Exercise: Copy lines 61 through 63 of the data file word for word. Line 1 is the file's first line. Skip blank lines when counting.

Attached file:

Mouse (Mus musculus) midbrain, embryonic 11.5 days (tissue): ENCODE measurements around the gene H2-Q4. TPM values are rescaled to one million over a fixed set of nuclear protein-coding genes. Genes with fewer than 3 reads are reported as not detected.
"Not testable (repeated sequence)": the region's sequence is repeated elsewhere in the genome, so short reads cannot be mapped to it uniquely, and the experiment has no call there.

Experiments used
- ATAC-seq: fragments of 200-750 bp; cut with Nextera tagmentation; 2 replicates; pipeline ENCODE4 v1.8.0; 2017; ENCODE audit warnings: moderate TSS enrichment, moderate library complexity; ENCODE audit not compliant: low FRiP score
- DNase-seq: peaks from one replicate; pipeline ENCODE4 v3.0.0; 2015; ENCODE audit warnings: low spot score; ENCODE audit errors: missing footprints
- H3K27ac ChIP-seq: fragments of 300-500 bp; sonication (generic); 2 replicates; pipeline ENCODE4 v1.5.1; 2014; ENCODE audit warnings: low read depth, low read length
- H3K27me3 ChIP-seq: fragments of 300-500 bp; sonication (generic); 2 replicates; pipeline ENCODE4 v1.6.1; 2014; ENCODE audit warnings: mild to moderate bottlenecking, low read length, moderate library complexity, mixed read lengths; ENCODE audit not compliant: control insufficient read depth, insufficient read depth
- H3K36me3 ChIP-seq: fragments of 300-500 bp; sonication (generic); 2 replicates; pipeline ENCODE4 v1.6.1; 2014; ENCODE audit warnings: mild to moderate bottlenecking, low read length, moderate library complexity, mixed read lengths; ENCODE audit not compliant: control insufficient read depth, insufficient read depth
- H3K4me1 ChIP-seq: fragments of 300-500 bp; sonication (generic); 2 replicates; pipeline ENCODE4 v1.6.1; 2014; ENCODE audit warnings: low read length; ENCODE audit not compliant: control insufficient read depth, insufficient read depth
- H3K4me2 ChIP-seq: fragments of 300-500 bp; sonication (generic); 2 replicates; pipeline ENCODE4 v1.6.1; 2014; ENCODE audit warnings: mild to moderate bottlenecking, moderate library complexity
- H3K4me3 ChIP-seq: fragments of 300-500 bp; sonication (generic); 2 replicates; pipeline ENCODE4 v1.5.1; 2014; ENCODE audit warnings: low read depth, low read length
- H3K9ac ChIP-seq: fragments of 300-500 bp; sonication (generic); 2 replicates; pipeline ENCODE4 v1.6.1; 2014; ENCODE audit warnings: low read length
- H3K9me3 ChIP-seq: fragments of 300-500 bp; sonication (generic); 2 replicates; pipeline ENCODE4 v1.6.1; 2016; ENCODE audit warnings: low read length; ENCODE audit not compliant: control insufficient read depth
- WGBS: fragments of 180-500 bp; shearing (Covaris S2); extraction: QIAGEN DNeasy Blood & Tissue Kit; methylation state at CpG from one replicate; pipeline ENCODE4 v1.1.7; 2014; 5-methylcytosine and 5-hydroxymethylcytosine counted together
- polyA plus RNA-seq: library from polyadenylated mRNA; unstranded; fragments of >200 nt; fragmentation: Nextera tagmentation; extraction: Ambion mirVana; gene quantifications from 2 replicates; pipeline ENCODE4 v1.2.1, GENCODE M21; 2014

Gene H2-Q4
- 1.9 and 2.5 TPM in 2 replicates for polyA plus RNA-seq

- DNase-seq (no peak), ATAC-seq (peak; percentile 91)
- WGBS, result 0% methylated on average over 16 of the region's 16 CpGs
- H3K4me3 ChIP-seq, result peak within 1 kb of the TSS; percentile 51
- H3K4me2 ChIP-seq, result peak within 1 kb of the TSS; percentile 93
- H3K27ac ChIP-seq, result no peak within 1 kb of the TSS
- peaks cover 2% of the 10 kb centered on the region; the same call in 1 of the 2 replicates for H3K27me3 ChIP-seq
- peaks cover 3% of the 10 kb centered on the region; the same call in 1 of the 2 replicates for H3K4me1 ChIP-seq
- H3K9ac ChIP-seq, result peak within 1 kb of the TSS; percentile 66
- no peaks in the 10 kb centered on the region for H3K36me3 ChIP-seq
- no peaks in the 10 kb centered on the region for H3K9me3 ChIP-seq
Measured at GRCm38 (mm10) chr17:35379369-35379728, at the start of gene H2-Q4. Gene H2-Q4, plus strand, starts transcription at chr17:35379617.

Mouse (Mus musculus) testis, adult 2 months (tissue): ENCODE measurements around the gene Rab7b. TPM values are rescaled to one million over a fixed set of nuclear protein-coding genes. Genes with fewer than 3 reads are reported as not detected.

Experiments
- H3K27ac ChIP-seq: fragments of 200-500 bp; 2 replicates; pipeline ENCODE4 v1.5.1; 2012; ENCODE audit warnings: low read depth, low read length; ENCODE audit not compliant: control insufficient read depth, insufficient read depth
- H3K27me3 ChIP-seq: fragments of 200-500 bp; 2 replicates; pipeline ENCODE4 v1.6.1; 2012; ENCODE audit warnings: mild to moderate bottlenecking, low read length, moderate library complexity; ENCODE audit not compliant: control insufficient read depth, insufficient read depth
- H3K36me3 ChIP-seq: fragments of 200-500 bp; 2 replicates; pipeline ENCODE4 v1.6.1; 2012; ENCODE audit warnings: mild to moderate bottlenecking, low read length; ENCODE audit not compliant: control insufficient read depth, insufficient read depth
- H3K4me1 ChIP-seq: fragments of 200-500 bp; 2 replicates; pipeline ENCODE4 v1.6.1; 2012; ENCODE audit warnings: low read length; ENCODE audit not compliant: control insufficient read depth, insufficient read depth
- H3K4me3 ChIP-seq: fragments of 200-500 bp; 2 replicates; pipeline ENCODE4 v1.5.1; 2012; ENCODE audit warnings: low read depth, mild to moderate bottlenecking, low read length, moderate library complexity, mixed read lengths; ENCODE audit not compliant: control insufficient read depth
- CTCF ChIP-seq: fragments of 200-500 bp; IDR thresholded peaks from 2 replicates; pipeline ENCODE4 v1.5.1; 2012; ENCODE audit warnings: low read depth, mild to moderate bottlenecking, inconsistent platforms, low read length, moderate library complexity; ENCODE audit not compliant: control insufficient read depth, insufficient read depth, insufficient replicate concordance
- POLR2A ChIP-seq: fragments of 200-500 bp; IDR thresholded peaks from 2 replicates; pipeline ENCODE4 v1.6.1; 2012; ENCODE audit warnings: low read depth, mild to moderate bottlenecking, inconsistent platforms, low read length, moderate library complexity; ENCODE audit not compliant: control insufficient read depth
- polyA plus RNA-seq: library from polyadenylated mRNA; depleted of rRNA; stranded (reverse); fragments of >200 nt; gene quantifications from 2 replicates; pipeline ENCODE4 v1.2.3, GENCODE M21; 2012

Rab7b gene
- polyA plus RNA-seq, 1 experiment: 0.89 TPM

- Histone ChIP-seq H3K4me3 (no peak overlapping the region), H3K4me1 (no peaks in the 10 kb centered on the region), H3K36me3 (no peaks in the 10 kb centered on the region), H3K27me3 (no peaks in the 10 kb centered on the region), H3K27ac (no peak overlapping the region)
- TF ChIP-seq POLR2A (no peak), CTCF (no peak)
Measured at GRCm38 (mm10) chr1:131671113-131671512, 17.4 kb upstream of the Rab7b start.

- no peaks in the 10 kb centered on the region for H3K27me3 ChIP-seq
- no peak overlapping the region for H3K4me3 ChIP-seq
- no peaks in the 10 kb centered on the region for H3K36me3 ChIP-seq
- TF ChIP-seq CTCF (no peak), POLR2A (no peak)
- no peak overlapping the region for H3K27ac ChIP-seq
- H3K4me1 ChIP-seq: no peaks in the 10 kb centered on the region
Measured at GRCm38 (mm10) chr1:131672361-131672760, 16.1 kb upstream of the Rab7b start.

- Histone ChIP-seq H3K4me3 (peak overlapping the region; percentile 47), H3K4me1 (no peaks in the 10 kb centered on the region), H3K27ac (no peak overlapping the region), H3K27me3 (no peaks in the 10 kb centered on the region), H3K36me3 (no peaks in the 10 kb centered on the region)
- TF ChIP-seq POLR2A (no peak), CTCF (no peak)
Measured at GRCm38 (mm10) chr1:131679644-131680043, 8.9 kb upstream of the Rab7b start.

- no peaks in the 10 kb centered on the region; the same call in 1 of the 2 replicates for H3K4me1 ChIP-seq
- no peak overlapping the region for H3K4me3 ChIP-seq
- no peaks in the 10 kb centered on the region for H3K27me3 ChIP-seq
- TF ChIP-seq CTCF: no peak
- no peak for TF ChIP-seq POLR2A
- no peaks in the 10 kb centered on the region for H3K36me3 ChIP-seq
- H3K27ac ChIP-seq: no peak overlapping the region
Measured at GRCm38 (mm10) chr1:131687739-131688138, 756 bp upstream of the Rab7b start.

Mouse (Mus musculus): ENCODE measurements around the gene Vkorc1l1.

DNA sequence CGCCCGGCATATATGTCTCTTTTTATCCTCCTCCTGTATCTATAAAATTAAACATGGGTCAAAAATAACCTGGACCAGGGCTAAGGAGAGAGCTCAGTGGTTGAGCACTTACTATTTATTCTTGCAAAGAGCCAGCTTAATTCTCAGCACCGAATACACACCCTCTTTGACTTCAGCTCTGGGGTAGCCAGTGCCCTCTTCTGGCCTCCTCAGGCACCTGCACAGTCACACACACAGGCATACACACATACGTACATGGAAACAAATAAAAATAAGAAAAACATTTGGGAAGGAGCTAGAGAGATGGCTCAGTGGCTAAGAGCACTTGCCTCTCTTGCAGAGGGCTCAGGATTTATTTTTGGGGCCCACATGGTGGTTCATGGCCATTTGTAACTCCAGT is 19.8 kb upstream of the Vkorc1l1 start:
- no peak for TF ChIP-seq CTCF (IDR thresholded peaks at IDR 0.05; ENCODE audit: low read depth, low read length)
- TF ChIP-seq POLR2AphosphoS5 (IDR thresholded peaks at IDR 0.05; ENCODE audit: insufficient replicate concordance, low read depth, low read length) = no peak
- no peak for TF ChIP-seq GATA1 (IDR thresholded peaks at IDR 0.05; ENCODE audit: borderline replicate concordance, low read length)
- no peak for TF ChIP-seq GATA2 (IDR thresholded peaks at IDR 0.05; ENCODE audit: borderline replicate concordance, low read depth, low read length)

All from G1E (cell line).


Measured at GRCm38 (mm10) chr1:131687739-131688138, 756 bp upstream of the Rab7b start.

Mouse (Mus musculus): ENCODE measurements around the gene Vkorc1l1.

DNA sequence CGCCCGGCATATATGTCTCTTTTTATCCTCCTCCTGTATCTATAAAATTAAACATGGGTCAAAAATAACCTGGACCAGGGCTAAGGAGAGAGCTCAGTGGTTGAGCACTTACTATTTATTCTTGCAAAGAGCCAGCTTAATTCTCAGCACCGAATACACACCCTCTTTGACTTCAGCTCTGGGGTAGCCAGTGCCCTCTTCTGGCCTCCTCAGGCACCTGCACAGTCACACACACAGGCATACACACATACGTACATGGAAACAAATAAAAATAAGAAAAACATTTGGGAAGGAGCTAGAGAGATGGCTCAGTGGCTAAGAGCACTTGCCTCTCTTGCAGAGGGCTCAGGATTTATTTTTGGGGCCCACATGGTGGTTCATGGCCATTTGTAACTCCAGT is 19.8 kb upstream of the Vkorc1l1 start: